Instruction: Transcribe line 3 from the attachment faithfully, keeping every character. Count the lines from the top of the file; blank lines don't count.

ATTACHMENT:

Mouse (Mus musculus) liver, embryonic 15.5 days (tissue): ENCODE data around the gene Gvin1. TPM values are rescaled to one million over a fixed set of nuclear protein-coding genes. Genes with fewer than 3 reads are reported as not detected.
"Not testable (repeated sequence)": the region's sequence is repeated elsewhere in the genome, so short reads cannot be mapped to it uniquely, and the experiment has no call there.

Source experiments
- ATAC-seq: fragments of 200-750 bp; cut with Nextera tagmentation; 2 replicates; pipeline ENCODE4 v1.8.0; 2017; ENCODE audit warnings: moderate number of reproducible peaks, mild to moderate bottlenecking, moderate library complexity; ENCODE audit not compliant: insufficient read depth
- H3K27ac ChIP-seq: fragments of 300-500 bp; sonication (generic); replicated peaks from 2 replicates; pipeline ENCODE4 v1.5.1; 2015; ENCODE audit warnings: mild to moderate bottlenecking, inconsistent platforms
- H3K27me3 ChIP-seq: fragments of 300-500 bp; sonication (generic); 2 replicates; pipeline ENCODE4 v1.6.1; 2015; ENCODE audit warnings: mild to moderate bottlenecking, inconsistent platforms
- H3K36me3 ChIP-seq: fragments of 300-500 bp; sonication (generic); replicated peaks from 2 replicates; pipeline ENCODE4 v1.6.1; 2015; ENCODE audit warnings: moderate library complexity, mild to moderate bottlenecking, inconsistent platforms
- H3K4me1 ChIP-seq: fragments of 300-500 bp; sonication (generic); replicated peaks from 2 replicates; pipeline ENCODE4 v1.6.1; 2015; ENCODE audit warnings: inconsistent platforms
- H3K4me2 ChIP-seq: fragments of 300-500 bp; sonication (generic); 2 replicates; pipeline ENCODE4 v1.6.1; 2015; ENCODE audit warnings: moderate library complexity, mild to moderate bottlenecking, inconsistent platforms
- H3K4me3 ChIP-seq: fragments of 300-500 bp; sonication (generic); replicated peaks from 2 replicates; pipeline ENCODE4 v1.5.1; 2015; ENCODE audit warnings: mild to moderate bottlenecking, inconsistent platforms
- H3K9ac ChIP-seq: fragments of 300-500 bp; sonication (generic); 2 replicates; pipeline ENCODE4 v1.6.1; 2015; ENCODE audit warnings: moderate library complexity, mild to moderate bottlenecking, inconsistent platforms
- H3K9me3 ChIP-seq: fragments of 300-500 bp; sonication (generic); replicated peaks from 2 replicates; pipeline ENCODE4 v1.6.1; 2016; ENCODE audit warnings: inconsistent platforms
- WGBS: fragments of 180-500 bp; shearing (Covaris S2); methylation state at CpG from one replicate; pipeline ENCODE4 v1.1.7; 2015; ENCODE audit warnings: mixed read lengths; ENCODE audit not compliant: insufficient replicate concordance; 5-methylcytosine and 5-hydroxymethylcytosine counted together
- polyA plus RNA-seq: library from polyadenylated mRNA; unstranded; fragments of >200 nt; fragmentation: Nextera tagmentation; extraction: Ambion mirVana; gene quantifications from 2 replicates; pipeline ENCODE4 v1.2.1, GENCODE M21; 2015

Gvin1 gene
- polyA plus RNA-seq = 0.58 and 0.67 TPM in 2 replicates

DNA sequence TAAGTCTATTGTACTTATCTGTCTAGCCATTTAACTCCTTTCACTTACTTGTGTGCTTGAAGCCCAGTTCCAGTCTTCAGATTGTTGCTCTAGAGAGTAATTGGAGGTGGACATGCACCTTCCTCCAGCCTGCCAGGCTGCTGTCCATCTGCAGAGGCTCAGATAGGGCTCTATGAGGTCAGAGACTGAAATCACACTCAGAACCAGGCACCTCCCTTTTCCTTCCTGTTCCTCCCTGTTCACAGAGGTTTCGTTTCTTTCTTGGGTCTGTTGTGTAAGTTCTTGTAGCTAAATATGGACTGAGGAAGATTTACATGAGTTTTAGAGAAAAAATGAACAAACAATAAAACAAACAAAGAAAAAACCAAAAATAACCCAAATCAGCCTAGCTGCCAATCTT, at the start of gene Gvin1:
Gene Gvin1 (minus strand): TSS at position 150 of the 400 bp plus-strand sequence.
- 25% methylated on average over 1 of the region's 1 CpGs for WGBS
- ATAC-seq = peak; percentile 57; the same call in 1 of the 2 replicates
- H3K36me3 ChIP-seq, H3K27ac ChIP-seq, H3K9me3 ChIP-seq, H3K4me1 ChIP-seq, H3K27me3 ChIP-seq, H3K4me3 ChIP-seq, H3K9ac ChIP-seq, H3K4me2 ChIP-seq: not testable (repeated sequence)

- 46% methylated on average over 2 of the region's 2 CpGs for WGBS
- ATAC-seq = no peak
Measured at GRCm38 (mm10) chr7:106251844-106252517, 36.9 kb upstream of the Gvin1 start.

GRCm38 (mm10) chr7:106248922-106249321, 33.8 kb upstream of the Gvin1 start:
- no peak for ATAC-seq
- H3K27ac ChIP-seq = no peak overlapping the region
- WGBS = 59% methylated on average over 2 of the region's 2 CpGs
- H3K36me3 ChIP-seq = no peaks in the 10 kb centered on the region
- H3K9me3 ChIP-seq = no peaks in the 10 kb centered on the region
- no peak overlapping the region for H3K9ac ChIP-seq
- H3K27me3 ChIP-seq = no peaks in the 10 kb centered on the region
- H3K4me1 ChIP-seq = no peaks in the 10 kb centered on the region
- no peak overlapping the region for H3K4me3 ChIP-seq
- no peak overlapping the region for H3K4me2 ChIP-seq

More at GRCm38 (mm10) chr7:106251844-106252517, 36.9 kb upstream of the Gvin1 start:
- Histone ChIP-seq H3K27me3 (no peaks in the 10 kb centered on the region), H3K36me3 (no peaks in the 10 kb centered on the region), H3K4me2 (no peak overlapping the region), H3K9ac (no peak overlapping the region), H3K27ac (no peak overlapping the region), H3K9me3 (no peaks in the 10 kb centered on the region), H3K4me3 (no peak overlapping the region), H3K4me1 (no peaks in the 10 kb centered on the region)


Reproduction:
Source experiments